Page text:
There are currently two people in hospital due to COVID-19, with no one in the intensive care unit.

There are cases confirmed across the province, but most have been identified in the Central Zone, which contains the Halifax Regional Municipality.

The provincial government says cumulative cases by zone may change as data is updated in Panorama, the province’s electronic information system.

The numbers reflect where a person lives and not where their sample was collected.

  • Western Zone: 126 cases (7 active cases)
  • Central Zone: 1,432 cases (26 active cases)
  • Northern Zone: 136 cases (no active cases)
  • Eastern Zone: 113 cases (16 active cases)

The provincial state of emergency, which was first declared on March 22, 2020, has been extended to May 2, 2021.


Nova Scotia's COVID-19 online dashboard provides an update on the amount of vaccines that have been administered to date.

As of Friday, 194,792 doses of COVID-19 vaccine have been administered. Of those, 138,268 were first doses and 31,583 Nova Scotians have received their second dose.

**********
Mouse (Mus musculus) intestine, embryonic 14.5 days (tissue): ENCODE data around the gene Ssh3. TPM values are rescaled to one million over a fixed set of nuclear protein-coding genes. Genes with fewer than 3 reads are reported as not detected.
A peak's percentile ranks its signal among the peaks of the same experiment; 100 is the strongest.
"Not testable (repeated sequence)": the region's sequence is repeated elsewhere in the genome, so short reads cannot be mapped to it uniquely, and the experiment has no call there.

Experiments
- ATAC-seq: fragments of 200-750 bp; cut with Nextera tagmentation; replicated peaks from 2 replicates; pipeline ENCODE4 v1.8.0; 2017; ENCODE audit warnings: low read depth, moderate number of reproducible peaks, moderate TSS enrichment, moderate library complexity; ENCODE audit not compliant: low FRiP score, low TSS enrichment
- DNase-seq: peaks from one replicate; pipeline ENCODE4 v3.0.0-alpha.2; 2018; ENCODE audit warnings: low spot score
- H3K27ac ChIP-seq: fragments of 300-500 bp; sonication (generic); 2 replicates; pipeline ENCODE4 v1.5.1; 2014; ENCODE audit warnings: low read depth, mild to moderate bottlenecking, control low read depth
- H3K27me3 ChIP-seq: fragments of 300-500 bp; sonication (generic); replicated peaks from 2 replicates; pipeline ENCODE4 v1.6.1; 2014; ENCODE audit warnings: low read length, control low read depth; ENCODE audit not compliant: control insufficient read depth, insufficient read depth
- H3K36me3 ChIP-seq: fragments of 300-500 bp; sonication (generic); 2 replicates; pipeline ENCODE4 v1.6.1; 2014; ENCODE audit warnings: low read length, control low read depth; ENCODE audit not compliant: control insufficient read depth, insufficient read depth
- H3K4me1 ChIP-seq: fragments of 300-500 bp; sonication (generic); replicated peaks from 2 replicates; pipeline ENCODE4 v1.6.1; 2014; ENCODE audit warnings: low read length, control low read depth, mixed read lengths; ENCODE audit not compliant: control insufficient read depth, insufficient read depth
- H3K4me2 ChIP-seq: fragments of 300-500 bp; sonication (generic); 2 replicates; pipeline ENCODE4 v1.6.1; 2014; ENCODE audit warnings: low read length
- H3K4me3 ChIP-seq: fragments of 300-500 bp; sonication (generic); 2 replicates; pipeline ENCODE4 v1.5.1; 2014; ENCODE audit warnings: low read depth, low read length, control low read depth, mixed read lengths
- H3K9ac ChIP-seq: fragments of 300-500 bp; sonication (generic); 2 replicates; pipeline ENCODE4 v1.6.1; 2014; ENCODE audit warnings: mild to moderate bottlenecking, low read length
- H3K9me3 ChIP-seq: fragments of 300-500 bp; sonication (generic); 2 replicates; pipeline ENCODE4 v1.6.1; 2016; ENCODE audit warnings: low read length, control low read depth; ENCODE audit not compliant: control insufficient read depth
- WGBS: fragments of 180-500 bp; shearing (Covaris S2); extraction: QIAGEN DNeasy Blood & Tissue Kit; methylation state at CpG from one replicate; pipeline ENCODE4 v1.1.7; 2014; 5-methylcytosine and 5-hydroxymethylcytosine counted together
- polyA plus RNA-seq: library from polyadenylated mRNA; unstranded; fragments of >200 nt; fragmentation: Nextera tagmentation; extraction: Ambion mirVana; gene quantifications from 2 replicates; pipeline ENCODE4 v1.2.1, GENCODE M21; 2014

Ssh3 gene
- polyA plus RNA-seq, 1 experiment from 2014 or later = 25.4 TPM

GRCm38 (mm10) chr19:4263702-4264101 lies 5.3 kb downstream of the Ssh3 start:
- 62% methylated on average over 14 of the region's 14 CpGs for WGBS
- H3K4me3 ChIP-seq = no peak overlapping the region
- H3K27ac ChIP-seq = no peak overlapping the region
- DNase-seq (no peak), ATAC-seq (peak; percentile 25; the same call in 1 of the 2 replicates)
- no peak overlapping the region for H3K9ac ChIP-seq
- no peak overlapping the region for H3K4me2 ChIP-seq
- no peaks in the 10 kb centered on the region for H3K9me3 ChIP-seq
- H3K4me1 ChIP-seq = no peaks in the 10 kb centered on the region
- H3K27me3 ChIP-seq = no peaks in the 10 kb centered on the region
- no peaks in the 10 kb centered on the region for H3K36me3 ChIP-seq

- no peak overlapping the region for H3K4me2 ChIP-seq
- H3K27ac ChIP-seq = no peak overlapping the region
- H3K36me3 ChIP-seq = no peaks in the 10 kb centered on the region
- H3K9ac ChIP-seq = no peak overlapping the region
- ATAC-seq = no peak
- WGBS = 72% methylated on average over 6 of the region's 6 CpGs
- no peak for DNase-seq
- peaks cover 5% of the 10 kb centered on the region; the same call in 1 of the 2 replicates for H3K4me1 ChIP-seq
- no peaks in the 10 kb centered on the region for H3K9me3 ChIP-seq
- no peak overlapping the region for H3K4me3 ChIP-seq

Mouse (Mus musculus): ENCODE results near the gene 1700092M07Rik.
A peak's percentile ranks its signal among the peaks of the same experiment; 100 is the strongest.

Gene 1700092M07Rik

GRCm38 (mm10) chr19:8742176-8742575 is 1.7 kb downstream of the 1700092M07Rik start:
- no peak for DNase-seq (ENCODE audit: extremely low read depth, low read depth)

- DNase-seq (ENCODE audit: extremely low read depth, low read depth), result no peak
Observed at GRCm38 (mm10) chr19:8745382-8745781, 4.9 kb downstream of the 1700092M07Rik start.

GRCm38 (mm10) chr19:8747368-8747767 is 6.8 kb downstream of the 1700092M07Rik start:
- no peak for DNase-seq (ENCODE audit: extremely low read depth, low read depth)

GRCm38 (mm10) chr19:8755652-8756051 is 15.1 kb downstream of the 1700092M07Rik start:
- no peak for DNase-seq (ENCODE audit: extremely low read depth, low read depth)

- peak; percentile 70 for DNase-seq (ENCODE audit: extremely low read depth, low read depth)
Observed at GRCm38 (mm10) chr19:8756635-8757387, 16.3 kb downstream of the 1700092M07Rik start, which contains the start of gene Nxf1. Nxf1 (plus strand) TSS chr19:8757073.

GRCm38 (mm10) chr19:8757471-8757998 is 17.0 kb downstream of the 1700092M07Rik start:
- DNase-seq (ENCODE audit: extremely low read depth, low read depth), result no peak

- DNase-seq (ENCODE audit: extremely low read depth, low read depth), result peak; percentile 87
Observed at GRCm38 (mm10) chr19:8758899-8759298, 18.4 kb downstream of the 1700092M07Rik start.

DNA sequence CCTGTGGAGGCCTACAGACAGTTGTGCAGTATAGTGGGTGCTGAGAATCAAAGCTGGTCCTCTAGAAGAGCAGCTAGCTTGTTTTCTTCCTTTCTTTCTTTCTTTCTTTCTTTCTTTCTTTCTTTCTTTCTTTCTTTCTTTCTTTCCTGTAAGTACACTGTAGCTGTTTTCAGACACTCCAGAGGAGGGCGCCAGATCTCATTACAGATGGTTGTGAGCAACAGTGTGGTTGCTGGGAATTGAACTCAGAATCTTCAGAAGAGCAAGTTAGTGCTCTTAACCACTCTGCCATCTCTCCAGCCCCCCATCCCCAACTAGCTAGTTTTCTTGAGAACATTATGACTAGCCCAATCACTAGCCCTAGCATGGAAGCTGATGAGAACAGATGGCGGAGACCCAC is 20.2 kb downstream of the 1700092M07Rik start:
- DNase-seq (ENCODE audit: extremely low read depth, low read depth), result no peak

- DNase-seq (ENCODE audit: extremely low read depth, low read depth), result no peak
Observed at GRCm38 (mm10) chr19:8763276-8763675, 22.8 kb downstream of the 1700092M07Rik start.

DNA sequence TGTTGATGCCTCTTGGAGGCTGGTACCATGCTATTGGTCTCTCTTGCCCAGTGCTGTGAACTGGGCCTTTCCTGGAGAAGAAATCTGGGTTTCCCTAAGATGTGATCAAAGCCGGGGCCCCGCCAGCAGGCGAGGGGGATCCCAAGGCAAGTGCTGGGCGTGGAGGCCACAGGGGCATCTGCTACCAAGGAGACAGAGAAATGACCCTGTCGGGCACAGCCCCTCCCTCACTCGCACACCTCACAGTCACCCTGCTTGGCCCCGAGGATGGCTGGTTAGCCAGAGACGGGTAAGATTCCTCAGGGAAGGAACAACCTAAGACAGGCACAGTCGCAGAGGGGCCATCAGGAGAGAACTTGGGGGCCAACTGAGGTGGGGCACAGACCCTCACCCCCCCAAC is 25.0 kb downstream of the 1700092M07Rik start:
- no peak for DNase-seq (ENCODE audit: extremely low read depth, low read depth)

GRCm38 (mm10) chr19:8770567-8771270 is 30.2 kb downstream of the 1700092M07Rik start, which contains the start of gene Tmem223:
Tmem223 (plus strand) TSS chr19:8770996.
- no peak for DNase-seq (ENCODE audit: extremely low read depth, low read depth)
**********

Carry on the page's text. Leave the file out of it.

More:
As of Tuesday, the province has received a total of 264,700 doses of COVID-19 vaccine since Dec. 15, 2020, and anticipate a delivery of 55,310 doses this week.


Public health is strongly encouraging Nova Scotians to seek asymptomatic COVID-19 testing, particularly if they have had several social interactions, even with their own social circle.

COVID-19 tests can be booked through the provinces online self-assessment COVID-19 tool, or by calling 811.

People can also visit one of Nova Scotia’s many rapid pop-up testing sites that continue to operate throughout the province.


Canada’s COVID-19 Alert app is available in Nova Scotia.

The app, which can be downloaded through the Apple App Store or Google Play, notifies users if they may have been exposed to someone who has tested positive for COVID-19.


Anyone who experiences a fever or new or worsening cough, or two or more of the following new or worsening symptoms, is encouraged to take an online test or call 811 to determine if they need to be tested for COVID-19:

  • Sore throat
  • Headache
  • Shortness of breath
  • Runny nose/nasal congestion  

With files from the Canadian Press.